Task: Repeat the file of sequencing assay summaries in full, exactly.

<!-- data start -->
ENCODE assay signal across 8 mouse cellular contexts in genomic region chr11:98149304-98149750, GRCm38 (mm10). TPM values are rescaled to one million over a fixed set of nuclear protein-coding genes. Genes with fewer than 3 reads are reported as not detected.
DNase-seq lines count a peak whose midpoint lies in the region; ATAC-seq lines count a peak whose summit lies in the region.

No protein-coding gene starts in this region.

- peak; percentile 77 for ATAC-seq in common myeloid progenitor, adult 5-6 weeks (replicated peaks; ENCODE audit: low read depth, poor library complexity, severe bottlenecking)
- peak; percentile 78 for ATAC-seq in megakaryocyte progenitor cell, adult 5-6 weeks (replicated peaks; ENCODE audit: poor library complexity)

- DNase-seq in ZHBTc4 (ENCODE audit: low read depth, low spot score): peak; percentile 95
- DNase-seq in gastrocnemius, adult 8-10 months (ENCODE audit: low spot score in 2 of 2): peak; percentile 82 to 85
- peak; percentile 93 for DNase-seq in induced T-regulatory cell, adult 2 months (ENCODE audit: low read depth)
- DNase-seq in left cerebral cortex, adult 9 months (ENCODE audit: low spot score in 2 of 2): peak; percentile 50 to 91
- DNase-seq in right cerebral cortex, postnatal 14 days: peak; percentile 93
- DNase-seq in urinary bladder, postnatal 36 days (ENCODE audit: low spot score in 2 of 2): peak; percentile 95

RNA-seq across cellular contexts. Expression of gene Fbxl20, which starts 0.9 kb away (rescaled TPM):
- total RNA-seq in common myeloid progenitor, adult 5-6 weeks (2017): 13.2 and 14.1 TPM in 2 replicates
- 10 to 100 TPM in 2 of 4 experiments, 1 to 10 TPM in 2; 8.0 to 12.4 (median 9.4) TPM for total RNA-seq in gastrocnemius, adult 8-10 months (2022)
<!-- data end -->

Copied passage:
ENCODE assay signal across 8 mouse cellular contexts in genomic region chr11:98149304-98149750, GRCm38 (mm10). TPM values are rescaled to one million over a fixed set of nuclear protein-coding genes. Genes with fewer than 3 reads are reported as not detected.
DNase-seq lines count a peak whose midpoint lies in the region; ATAC-seq lines count a peak whose summit lies in the region.

No protein-coding gene starts in this region.

- peak; percentile 77 for ATAC-seq in common myeloid progenitor, adult 5-6 weeks (replicated peaks; ENCODE audit: low read depth, poor library complexity, severe bottlenecking)
- peak; percentile 78 for ATAC-seq in megakaryocyte progenitor cell, adult 5-6 weeks (replicated peaks; ENCODE audit: poor library complexity)

- DNase-seq in ZHBTc4 (ENCODE audit: low read depth, low spot score): peak; percentile 95
- DNase-seq in gastrocnemius, adult 8-10 months (ENCODE audit: low spot score in 2 of 2): peak; percentile 82 to 85
- peak; percentile 93 for DNase-seq in induced T-regulatory cell, adult 2 months (ENCODE audit: low read depth)
- DNase-seq in left cerebral cortex, adult 9 months (ENCODE audit: low spot score in 2 of 2): peak; percentile 50 to 91
- DNase-seq in right cerebral cortex, postnatal 14 days: peak; percentile 93
- DNase-seq in urinary bladder, postnatal 36 days (ENCODE audit: low spot score in 2 of 2): peak; percentile 95

RNA-seq across cellular contexts. Expression of gene Fbxl20, which starts 0.9 kb away (rescaled TPM):
- total RNA-seq in common myeloid progenitor, adult 5-6 weeks (2017): 13.2 and 14.1 TPM in 2 replicates
- 10 to 100 TPM in 2 of 4 experiments, 1 to 10 TPM in 2; 8.0 to 12.4 (median 9.4) TPM for total RNA-seq in gastrocnemius, adult 8-10 months (2022)